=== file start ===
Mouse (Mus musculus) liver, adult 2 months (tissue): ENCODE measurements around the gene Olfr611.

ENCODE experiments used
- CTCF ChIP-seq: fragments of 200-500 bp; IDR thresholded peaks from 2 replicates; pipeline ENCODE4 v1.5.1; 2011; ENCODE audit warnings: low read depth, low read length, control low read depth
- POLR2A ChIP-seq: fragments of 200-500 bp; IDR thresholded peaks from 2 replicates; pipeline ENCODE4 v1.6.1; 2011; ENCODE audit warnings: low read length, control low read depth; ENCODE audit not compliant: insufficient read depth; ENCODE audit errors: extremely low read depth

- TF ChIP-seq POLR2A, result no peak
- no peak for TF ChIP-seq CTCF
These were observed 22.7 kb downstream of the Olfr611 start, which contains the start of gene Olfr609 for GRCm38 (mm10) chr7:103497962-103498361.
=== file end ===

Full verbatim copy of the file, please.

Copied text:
Mouse (Mus musculus) liver, adult 2 months (tissue): ENCODE measurements around the gene Olfr611.

ENCODE experiments used
- CTCF ChIP-seq: fragments of 200-500 bp; IDR thresholded peaks from 2 replicates; pipeline ENCODE4 v1.5.1; 2011; ENCODE audit warnings: low read depth, low read length, control low read depth
- POLR2A ChIP-seq: fragments of 200-500 bp; IDR thresholded peaks from 2 replicates; pipeline ENCODE4 v1.6.1; 2011; ENCODE audit warnings: low read length, control low read depth; ENCODE audit not compliant: insufficient read depth; ENCODE audit errors: extremely low read depth

- TF ChIP-seq POLR2A, result no peak
- no peak for TF ChIP-seq CTCF
These were observed 22.7 kb downstream of the Olfr611 start, which contains the start of gene Olfr609 for GRCm38 (mm10) chr7:103497962-103498361.